Infrastructure Bills Hit the Wall
Author: Greg Valliere
October 18, 2021
Infrastructure Bills Hit the Wall
October 18, 2021
AFTER A FRACTIOUS WEEKEND, it’s clear that key elements of President Biden’s social spending bill are on life support. In fact, the concept of massive new spending programs — very popular six months ago — has lost support as the public turns against big government.
WHAT HAPPENED? In a word, this is about hubris — a deadly sin in Washington. Biden and his allies thought they could prevail with trillions of dollars in new spending, oblivious to a 50-50 tie in the Senate and their razor-thin margin in the House. There aren’t enough votes for more massive spending.
IN A HUMILIATION FOR DEMOCRATIC ACTIVISTS, their assignment this week is to begin radical surgery on the social spending bill that once cost $3.5 trillion but ultimately will cost less than $2 trillion (if there’s a bill at all).
ENVIRONMENTALISTS ARE AGHAST to realize that the electric utility provision and many other Green programs are near death, as Sen. Joe Manchin prevails against anything that would hurt the coal or natural gas industries. Plan B might be a carbon tax, which was floated over the weekend, but it’s inherently regressive and would give Republicans a huge campaign issue — higher energy taxes just as prices already are climbing.
OTHER PROVISIONS FACE DEEP CUTS OR ELIMINATION: On the chopping block are two years of free community college, Medicare benefits for vision, dental and hearing programs, pre-kindergarten child care, new housing benefits, tough prescription drug price controls, and other cradle-to-grave programs that won’t fit in a scaled-back bill.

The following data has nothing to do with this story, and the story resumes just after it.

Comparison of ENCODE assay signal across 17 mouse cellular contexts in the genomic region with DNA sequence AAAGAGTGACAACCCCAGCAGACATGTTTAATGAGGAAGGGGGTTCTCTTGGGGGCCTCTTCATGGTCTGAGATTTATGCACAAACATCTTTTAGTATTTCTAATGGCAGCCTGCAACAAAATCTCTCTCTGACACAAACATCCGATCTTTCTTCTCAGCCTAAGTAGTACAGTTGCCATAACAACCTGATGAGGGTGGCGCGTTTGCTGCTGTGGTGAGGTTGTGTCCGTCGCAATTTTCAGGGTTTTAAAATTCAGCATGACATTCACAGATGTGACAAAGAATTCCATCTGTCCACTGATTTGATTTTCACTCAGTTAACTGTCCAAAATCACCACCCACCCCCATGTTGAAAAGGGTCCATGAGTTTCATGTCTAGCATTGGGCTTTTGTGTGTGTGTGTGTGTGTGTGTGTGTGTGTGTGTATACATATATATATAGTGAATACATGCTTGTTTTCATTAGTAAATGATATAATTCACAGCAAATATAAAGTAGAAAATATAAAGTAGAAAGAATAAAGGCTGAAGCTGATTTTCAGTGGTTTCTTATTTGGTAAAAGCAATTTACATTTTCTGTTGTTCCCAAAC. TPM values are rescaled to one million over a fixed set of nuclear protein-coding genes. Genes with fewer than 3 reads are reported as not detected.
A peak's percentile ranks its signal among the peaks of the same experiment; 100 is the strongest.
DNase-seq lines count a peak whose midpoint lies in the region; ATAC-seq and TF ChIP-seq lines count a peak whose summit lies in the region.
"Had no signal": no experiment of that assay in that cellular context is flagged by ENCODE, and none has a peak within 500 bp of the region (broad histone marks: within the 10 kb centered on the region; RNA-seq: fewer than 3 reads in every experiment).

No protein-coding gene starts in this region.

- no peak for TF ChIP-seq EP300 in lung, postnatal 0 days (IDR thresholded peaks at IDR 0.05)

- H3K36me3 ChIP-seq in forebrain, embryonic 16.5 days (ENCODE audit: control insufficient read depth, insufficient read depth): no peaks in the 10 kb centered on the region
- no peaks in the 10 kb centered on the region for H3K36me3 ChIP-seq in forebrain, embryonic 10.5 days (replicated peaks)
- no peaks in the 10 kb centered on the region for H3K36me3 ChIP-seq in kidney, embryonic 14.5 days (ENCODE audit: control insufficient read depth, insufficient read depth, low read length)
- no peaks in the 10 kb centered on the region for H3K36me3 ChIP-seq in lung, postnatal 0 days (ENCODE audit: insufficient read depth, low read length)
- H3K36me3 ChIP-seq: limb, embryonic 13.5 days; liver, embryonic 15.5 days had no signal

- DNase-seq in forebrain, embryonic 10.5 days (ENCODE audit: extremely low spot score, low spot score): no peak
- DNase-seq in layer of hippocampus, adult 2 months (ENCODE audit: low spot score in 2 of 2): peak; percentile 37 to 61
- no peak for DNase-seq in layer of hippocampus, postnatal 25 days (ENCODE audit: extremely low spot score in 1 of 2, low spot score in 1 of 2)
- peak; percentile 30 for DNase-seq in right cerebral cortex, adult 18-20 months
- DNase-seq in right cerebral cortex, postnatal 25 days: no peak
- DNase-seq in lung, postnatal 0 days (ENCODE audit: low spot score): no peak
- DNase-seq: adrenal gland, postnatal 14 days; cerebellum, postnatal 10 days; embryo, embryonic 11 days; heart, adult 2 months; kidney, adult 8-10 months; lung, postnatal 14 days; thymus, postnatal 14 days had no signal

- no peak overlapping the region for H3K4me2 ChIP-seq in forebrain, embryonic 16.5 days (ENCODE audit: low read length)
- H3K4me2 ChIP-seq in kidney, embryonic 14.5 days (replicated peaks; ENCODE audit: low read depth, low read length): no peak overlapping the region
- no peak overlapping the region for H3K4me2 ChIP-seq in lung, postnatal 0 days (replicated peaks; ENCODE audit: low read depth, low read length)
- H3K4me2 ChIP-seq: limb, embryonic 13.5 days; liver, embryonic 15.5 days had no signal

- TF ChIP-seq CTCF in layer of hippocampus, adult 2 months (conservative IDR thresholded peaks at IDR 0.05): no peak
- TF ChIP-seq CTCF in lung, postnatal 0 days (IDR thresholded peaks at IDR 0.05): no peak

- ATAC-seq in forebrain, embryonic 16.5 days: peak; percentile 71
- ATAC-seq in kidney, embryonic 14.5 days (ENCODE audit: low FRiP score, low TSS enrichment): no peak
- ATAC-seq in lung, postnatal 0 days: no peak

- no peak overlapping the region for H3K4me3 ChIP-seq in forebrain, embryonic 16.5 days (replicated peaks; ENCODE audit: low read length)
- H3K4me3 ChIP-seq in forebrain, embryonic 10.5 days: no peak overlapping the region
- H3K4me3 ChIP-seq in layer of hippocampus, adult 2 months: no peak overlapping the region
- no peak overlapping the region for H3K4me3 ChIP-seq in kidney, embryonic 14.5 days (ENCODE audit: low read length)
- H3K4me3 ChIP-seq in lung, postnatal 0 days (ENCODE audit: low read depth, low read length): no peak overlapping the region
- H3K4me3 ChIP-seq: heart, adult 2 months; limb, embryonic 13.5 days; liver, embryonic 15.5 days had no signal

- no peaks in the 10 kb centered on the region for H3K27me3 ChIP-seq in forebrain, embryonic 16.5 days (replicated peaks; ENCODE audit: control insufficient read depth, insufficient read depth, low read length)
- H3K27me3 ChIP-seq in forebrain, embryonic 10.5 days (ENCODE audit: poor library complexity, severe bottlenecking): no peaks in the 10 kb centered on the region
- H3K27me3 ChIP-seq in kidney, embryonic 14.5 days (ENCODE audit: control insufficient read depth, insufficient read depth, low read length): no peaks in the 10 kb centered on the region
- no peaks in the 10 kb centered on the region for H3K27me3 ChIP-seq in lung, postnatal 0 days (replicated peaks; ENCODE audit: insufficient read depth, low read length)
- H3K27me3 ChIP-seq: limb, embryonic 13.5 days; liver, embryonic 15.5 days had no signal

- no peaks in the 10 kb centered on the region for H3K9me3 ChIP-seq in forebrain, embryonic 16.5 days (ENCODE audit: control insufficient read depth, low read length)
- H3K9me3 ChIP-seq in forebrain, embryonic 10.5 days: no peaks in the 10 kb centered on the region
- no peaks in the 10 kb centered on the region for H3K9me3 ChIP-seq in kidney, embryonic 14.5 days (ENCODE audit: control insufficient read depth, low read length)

AN OVER-RIDING ISSUE is a sharp shift in public opinion polls. During the spring, an activist, big-spending federal government had surprising support — but attitudes have changed dramatically. Gallup and other polltakers are reporting that the public now opposes spending in the trillions; the connection to inflation is a key factor.
BOTTOM LINE: Our sense is that the $1 trillion basic infrastructure bill still has a chance of passage, but the social spending bill — accompanied by tax hikes — is on thin ice. With Congress coming back to Washington this week, let’s see how progressives react to the prospect of losing some of their pet projects. Could the left scuttle the entire package rather than get something modest?
FOR THE MARKETS, a much smaller price tag has been factored in for the past few weeks, but no bill whatsoever would be a negative for infrastructure and environmental stocks. And there’s a bigger issue — as Democrats continue to bicker internally, with no consensus, the clock will be ticking on still another debt ceiling expiration in early December.
THE UNSPOKEN ISSUE AMONG DEMOCRATS is the mediocre messaging by the White House; Biden appears to be adrift. If not Biden, who’s the messenger? Nancy Pelosi or Chuck Schumer or the disappointing Kamala Harris? There’s no dominant messenger and the public has no clear understanding of what’s in these bills — other than a price tag that seems too rich as inflation heats up.
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